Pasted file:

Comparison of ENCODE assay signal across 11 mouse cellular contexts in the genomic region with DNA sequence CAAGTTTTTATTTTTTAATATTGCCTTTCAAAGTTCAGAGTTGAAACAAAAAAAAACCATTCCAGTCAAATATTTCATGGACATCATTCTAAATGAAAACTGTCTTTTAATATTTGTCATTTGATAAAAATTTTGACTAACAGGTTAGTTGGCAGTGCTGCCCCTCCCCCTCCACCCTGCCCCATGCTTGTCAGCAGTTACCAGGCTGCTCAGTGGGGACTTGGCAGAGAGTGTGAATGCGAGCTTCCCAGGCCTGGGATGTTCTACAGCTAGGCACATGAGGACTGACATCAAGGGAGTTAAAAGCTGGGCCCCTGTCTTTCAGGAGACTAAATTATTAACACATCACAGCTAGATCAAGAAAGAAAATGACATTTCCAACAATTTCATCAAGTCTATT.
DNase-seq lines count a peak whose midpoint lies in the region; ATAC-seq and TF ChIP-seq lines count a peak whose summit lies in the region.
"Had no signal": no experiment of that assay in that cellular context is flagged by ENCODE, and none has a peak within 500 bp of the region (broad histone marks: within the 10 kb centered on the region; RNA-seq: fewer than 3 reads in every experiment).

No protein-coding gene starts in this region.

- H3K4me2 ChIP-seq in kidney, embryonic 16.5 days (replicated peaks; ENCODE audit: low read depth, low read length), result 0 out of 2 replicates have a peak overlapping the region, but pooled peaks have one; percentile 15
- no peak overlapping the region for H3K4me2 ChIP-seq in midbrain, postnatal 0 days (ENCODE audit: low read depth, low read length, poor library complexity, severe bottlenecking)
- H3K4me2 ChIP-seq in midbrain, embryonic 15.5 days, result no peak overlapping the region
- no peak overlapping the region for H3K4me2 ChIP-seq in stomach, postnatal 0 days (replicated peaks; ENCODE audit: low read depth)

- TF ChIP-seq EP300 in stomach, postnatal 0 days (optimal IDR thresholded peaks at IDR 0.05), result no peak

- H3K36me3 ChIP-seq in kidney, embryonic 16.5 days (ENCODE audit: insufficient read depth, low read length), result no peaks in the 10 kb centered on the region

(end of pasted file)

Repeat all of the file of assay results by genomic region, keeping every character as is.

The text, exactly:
Comparison of ENCODE assay signal across 11 mouse cellular contexts in the genomic region with DNA sequence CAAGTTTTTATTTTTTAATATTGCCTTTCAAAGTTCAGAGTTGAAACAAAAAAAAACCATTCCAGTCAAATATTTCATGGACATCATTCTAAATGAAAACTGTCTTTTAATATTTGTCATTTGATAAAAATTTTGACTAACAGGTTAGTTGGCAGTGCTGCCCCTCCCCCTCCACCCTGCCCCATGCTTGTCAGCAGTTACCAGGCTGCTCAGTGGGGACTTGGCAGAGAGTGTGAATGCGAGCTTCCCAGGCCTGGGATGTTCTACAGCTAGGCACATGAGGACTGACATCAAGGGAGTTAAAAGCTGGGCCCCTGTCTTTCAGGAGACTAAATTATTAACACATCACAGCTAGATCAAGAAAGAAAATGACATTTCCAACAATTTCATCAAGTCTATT.
DNase-seq lines count a peak whose midpoint lies in the region; ATAC-seq and TF ChIP-seq lines count a peak whose summit lies in the region.
"Had no signal": no experiment of that assay in that cellular context is flagged by ENCODE, and none has a peak within 500 bp of the region (broad histone marks: within the 10 kb centered on the region; RNA-seq: fewer than 3 reads in every experiment).

No protein-coding gene starts in this region.

- H3K4me2 ChIP-seq in kidney, embryonic 16.5 days (replicated peaks; ENCODE audit: low read depth, low read length), result 0 out of 2 replicates have a peak overlapping the region, but pooled peaks have one; percentile 15
- no peak overlapping the region for H3K4me2 ChIP-seq in midbrain, postnatal 0 days (ENCODE audit: low read depth, low read length, poor library complexity, severe bottlenecking)
- H3K4me2 ChIP-seq in midbrain, embryonic 15.5 days, result no peak overlapping the region
- no peak overlapping the region for H3K4me2 ChIP-seq in stomach, postnatal 0 days (replicated peaks; ENCODE audit: low read depth)

- TF ChIP-seq EP300 in stomach, postnatal 0 days (optimal IDR thresholded peaks at IDR 0.05), result no peak

- H3K36me3 ChIP-seq in kidney, embryonic 16.5 days (ENCODE audit: insufficient read depth, low read length), result no peaks in the 10 kb centered on the region